The claim that “football is not just a sport” should be now common knowledge, especially to the readers of Football Makes History, but to understand the extent of this claim, is a whole other matter.
The team of Football Makes History had the chance to speak with a group of researchers that recently published a book in Italy that can shed some light and provide interesting insights on the issue at hand. Valerio Mancini, Narcís Pallarès-Domènech and Alessio Postiglione are not only academics in the field of Political Science and Communications but also active Journalists. Their book “Calcio & geopolitica. Come e perché i paesi e le potenze usano il calcio per i loro interessi geopolitici” (tr. Football & Geopolitics. How and why Countries and Powers use football for their geopolitical interest), provoked an interesting debate in Italy and the team was invited to present their work in several television shows.
FMH team is happy to share their insights on several issues that are close to the interest of the readers and users of this platform. Below we present their answers to our questions.
In this article:
Main entrance of Hacienda Napoles. La Dorada, Caldas Region (Colombia), 2018.
You recently published a book about Football and Geopolitics, could you explain to our readers first of all, what is geopolitics and, secondly, how it connects to the world of football?
Geopolitics is generically a discipline used to study and analyze the struggle over power and the conflicts in geographic and specific spaces. At the beginning, in the early twentieth century, it was used by imperialism to provide a theoretical instrument for dominating the global political space. Then in the Cold War, geopolitics was used to explain the permanent global conflict between the USA and USSR.
Today is used for the study of the new global challenges and combines different skills, disciplines and multilevel scales. The main disciplines involved are history, geography, economics and politics, but also the new social movements, global finance and transnational communications networks.
It is a dimension where the power dynamics are not studied with a focus on the hard powers but actually on what is called “soft powers”, not the wars but actually the geoeconomics dimension and the capacity of seduction of the single states or countries or even institutions. In this dimension we found that sports and football can be seen as a geopolitical skill, used by the countries and the great powers for their global political goals.
Why football? Because football is the most famous sport in the world. Football is more widespread than the main monotheistic religions and liberal democracies. The total number of spectators for the last World Cup was 3,5 billion, more than half of the world’s population aged four years or older. Football is, without a doubt, the most renowned sports business entertainment phenomenon globally.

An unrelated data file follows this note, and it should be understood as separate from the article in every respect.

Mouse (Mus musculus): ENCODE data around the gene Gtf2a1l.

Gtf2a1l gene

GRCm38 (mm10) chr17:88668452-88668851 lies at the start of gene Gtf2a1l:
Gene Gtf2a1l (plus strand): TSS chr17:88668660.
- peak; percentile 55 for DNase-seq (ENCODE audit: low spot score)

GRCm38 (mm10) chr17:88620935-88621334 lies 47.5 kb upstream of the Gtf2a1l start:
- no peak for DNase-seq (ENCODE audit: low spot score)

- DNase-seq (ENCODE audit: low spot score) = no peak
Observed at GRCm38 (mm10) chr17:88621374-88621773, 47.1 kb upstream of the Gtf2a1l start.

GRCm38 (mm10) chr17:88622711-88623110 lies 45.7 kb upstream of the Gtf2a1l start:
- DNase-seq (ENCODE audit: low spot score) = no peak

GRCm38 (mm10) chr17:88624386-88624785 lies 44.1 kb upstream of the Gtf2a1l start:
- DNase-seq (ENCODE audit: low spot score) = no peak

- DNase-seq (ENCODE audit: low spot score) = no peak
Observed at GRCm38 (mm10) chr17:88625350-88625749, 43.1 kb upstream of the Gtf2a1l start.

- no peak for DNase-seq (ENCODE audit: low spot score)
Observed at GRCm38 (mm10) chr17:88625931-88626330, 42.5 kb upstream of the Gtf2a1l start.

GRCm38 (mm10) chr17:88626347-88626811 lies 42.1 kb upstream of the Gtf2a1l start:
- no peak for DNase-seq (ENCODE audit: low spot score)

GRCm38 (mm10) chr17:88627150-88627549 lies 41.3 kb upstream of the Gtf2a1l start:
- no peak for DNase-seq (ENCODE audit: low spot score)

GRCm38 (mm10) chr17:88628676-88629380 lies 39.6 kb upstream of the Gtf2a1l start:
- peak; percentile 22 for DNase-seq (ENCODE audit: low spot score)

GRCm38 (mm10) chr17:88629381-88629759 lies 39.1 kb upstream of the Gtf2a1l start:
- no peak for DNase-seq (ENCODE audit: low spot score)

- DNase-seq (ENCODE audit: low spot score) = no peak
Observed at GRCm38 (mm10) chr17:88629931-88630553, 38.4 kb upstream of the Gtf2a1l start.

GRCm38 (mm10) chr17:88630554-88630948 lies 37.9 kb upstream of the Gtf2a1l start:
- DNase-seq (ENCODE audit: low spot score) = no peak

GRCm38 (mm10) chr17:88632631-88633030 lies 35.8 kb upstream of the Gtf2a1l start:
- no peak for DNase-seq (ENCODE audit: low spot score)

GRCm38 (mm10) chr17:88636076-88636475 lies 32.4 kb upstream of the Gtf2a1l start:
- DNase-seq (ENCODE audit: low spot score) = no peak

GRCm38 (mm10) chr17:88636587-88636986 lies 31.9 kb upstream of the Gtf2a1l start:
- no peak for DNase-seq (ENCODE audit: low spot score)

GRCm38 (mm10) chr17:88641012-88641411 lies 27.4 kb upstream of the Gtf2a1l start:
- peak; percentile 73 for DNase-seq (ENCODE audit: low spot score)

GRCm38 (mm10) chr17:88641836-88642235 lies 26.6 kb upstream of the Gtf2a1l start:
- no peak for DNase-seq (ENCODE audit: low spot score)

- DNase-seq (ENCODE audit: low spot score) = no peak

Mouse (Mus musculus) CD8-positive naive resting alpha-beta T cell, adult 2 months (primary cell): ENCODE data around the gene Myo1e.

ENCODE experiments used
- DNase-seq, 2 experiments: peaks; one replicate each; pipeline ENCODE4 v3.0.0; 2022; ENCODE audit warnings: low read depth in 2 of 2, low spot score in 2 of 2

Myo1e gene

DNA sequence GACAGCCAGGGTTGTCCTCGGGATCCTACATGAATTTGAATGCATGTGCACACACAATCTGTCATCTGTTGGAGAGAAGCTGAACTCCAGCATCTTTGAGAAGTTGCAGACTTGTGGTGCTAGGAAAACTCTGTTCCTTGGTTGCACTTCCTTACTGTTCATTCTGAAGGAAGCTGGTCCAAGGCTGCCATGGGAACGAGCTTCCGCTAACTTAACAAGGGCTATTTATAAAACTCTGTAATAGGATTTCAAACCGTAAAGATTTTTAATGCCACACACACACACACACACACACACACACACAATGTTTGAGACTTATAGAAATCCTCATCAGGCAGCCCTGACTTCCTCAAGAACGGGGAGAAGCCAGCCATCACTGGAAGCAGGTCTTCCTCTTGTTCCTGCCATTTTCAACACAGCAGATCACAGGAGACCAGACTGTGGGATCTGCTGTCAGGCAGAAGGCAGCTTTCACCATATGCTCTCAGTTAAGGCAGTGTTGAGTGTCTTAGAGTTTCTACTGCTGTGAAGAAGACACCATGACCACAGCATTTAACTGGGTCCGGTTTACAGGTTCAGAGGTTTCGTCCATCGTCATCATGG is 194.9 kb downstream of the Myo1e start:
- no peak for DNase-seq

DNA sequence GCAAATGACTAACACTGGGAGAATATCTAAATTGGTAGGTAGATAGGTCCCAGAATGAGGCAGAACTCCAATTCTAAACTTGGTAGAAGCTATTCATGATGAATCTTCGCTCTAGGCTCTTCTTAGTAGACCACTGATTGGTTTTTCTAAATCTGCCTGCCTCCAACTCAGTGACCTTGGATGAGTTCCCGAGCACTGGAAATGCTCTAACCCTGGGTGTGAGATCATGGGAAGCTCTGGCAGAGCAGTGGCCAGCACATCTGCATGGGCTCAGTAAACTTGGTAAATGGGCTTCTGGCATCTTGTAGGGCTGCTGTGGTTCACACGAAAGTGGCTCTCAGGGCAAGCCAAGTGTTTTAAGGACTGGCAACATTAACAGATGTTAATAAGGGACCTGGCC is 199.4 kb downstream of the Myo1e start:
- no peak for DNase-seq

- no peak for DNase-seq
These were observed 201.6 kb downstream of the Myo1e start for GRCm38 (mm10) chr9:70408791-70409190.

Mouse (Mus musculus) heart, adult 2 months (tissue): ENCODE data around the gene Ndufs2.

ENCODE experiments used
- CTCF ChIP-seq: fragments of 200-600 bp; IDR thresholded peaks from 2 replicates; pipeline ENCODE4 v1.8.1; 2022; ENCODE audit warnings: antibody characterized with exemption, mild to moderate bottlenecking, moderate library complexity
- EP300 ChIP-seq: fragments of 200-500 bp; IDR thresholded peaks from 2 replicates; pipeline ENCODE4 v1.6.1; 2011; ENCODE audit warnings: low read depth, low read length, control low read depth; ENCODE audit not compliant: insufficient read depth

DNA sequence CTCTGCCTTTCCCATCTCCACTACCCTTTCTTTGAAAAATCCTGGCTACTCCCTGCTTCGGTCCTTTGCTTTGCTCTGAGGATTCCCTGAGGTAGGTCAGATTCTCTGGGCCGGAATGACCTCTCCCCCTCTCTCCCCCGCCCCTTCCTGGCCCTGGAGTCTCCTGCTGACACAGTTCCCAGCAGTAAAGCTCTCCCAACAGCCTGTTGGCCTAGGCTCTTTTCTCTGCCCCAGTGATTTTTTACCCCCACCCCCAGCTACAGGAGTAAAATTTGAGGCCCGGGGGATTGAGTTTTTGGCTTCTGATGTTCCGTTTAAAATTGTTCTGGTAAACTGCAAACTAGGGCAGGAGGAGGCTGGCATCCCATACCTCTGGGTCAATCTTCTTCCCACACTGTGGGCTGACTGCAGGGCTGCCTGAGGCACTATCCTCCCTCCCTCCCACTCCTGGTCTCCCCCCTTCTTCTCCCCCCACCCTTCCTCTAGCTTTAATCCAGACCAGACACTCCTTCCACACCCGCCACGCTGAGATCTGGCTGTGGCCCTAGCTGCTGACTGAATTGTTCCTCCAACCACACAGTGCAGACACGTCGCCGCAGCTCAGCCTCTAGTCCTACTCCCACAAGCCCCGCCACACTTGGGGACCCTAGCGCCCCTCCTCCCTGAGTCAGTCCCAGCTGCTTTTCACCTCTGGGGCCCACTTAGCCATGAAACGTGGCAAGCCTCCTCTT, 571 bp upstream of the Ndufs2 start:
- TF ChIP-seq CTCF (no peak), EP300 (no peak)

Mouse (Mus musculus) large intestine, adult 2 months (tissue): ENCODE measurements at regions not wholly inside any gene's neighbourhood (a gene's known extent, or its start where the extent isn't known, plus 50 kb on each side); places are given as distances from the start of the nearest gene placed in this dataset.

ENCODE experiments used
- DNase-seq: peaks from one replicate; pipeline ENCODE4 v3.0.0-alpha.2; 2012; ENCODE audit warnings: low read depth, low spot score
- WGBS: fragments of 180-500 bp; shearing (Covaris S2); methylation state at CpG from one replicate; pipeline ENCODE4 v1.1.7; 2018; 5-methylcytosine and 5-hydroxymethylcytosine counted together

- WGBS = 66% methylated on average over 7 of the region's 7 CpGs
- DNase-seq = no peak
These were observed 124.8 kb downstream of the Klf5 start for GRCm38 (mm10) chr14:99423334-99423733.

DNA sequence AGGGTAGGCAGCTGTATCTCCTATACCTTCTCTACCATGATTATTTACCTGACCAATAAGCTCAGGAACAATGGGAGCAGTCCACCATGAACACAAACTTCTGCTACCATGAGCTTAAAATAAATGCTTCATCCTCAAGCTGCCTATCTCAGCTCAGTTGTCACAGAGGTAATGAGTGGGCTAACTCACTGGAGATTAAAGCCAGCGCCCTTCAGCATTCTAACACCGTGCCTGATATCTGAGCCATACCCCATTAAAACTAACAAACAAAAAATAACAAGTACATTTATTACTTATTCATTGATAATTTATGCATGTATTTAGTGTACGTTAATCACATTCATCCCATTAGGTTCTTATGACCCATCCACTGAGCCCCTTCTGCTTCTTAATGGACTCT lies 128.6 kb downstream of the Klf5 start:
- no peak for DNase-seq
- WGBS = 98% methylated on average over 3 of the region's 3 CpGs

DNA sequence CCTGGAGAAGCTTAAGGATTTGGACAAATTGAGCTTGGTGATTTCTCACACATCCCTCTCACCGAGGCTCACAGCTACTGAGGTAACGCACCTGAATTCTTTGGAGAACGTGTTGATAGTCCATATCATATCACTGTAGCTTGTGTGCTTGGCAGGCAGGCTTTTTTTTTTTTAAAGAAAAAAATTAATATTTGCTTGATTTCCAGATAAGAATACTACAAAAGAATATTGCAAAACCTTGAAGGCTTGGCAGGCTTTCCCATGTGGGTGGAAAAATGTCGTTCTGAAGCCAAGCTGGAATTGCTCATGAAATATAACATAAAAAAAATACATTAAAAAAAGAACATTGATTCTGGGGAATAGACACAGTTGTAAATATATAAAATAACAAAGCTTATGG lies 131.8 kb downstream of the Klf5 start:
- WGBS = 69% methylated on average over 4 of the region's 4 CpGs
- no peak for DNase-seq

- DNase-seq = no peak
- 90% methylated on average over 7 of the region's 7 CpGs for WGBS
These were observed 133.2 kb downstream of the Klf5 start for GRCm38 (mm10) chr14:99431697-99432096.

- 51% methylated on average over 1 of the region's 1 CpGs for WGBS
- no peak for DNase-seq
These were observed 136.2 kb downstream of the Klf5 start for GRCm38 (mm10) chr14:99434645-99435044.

To give you an idea of the global reach of football, you could consider that the United Nations have 193 members states, plus Vatican City and the Palestinian State, who have the role of the observers, so in total 195. FIFA has 211 members – 16 more – so FIFA provides a bigger geographical reach than the widest institution in existence.
But not only that, if on top of the geographical map of football teams representing FIFA territories, we add the 60 teams that are part of CONIFA (Confederation of Independent Football Associations) – the football federation for all associations outside FIFA – we reach 271 teams. This number could grow if we add other football teams that represent territories such as the Catalan national team and the Basque country that are neither part of this organization nor part of FIFA.
So there are 271 football teams against 195 countries recognized in the United Nations. This is just one of the reasons why the world of international football is a great tool to analyze and observe the world of geopolitics.
You mentioned in your works that Football is an instrument of soft power and represents the identity of a Nation. Could you explain this through some examples?
One perfect example of co-modification and globalization which can be seen in football is the Bosman ruling. However, on the other hand, through the national teams, especially those of states with a “dubious legal status” or not recognized, it still manages to be a communal identity agent, in contrast with the globalization that football-business carries on. In the book we analyze many cases such as the United Kingdom (England, Wales, Scotland and Northern Ireland) or Gibraltar with a particular focus on the Catalan example.